Crimson Trail Leads Crowd to Courtroom Sidewalk

Another in our series of new transcriptions of contemporary articles on the Leo Frank case.

Atlanta Georgian
July 31st, 1913


The sun’s heat is broiling. No man can stand it without suffering. And still men stand, not one man, but scores of them, on a blistered pavement gazing on a red brick building as unsightly as a gorgon’s head and look at nothing by the hour.

They are led there by a trail of crimson, and they are held there by the carmine charm that—since Cain committed his deed of fratricide—has made murder the deed that the law most severely punishes and has made it the act that most interests man.

Go to Pryor and Hunter streets. You’ll find a study there. Leo Frank is being tried for the murder of Mary Phagan in the courtroom in a building on the northeast corner.

The trial is progressing in a quiet, orderly manner. Sheriff Mangum’s force is attending to that. Few persons not vitally interested in the case are permitted in the courtroom. Outsiders are not even allowed on the same side of the street that abuts on the building housing Atlanta’s most famous criminal trial.

But these regulations fail to dampen the interest Atlanta feels in the case.

Dickens was never wrong in his study of human frailties and human emotions. Do you remember when Mr. Pickwick was arrested for trespassing and when asked as to his identity replied “cold punch?” Do you remember when he was placed in the pound the sage of Gad’s Hill told how the village populace gazed at nothing through the cracks in the fence of that inclosure?

Old Scene Re-enacted.

The same thing that Dickens wrote of a half century ago is being reenacted in Atlanta in this good year of 1913. Hundreds of Atlantans are figuratively looking through the cracks of the pound fence and seeing nothing.

They are standing on that sunburnt pavement gazing on a building just because in the four walls of that structure a man is fighting for his life, just because a gallows threatens a man accused of ending the life of a little girl they never saw, they never heard of, until her dead body was found, and the incarnadined mystery was added to the criminal history of Georgia’s capital.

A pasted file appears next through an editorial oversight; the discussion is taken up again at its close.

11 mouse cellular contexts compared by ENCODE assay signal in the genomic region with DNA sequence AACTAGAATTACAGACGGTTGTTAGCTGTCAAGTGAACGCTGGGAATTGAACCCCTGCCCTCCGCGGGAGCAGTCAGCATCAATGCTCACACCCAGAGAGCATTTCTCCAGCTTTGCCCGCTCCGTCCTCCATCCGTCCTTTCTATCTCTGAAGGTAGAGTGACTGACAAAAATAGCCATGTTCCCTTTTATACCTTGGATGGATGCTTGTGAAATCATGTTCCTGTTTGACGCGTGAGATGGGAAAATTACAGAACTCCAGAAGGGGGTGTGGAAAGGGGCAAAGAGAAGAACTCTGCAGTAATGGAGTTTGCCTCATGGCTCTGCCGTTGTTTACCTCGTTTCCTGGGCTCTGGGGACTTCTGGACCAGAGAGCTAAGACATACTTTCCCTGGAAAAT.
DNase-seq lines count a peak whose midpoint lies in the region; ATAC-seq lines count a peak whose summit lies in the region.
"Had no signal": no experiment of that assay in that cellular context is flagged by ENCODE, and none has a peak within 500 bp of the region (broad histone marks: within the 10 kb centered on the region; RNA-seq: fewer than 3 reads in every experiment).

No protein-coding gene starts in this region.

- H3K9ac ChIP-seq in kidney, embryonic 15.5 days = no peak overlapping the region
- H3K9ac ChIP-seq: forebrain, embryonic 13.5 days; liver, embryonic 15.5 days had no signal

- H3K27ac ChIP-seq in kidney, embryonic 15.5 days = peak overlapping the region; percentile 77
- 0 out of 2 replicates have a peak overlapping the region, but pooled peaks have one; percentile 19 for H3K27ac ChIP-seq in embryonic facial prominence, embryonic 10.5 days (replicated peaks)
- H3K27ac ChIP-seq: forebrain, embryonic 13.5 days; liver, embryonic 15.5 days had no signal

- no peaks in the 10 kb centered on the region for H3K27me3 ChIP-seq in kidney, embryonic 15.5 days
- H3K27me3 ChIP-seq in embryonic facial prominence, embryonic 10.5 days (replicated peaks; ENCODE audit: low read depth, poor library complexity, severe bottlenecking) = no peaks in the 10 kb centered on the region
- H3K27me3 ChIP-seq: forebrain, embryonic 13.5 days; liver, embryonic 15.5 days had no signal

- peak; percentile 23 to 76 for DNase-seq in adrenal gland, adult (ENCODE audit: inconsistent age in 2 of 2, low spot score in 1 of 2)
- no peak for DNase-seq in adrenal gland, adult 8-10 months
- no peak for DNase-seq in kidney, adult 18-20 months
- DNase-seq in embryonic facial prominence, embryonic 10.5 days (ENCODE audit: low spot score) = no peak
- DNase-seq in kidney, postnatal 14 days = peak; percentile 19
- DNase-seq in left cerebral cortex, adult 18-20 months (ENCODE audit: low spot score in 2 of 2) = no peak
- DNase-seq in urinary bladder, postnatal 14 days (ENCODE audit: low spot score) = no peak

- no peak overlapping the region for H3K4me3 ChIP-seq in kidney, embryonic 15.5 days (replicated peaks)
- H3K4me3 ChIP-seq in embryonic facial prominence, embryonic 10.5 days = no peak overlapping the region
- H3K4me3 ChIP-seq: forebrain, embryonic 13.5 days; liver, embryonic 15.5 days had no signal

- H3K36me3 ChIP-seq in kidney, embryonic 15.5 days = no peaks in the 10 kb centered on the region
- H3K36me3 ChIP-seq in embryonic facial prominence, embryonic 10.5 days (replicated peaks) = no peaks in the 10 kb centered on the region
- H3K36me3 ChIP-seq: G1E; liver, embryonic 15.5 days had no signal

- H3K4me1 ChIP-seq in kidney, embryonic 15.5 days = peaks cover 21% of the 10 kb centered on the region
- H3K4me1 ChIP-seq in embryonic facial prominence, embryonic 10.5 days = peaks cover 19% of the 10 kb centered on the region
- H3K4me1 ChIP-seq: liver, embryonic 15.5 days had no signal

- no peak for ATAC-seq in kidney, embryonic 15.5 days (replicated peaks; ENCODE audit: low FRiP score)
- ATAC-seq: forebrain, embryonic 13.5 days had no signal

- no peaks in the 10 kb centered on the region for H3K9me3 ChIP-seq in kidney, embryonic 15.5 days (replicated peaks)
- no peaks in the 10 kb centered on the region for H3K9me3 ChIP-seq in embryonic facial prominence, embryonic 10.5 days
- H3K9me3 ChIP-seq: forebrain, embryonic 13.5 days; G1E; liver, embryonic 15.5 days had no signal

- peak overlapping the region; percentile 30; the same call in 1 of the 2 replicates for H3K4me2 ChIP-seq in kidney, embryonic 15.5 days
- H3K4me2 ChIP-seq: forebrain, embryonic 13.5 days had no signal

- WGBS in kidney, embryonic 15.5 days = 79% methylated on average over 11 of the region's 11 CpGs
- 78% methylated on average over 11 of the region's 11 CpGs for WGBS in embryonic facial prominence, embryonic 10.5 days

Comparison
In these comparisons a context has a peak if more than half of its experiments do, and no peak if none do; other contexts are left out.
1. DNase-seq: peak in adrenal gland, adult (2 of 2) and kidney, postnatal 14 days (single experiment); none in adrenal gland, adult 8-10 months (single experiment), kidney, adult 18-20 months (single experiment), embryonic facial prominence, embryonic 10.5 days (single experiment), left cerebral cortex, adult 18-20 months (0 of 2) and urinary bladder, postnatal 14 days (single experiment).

For hours they gaze. They can not possibly learn more of the progress of the trial there across the street than they could at their homes or their places of business. But there they stand. The intimacy of the location with the tragedy enthralls them.

When this crowd is viewed, the strange fascination of the old Romans for the arena in which men died, the allurement of the present day prize ring in which men suffer, is not so strange. A peculiar kink in nature has made man love to witness the tribulation of his fellows.

Inside the courtroom the crowd is different. Frank is there because suspicion points to him as the slayer.

His wife is there, because it is the wife’s place to be near her husband in his supreme hour of trial. His mother is there because mother love demands that she be a protector, a guardian, a consoler, when others are trying to blacken his character, to have him declared unfit to breathe the air of free and honorable men.

Attorneys and Their Fight.

The attorneys are there to fight a fight they think just. Hugh Dorsey is struggling to establish a record that the county of Fulton will uphold the law though the offender be as wealthy and as powerful as the chieftain of the greatest trust. Luther Rosser and Reub Arnold are there in their panoply of invincibility to maintain their reputations as well as defend the man they declare innocent.